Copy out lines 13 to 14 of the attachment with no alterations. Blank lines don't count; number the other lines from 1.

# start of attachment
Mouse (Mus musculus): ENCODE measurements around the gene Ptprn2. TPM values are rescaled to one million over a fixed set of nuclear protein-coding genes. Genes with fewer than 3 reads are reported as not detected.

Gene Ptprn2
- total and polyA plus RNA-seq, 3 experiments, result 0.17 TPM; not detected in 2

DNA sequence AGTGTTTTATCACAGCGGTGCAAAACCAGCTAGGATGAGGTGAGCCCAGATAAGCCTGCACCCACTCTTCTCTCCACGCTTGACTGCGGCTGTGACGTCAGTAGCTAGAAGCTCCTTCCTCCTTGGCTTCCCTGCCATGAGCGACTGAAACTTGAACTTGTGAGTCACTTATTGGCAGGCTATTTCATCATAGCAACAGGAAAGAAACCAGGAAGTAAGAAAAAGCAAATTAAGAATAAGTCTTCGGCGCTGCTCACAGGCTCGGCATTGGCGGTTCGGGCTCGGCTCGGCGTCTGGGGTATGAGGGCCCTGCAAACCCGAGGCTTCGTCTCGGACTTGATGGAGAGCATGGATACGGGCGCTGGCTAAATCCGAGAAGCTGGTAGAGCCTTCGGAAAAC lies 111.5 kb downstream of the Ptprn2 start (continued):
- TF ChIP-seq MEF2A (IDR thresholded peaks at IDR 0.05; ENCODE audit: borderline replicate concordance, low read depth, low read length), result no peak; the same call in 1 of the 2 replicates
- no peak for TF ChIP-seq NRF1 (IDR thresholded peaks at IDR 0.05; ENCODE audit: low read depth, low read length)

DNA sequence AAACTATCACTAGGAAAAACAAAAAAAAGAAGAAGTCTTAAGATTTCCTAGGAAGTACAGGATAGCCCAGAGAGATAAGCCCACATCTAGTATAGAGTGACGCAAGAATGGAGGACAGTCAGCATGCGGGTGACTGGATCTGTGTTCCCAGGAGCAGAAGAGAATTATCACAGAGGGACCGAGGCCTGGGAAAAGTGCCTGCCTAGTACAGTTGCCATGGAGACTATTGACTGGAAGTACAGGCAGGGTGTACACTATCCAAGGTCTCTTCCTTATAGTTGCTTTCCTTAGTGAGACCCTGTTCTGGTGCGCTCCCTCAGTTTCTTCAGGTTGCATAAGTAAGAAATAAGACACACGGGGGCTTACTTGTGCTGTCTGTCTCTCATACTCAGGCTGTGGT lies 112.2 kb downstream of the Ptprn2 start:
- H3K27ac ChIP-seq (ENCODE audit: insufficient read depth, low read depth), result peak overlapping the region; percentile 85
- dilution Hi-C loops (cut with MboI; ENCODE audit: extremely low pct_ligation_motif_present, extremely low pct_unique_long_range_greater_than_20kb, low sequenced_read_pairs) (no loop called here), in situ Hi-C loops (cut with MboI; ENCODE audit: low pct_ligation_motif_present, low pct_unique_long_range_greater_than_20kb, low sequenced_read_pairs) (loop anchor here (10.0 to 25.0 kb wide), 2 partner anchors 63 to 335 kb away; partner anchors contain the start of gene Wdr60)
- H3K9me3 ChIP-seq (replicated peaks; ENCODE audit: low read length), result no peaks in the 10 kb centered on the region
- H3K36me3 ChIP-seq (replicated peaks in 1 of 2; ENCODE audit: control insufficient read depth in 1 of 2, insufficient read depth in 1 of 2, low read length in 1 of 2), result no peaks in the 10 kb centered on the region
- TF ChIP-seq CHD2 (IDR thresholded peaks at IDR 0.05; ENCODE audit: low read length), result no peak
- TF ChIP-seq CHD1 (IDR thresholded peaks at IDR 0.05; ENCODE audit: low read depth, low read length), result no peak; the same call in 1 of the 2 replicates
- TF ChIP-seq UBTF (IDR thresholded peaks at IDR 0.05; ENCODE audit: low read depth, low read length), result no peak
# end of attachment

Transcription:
- TF ChIP-seq CHD1 (IDR thresholded peaks at IDR 0.05; ENCODE audit: low read depth, low read length), result no peak; the same call in 1 of the 2 replicates
- TF ChIP-seq UBTF (IDR thresholded peaks at IDR 0.05; ENCODE audit: low read depth, low read length), result no peak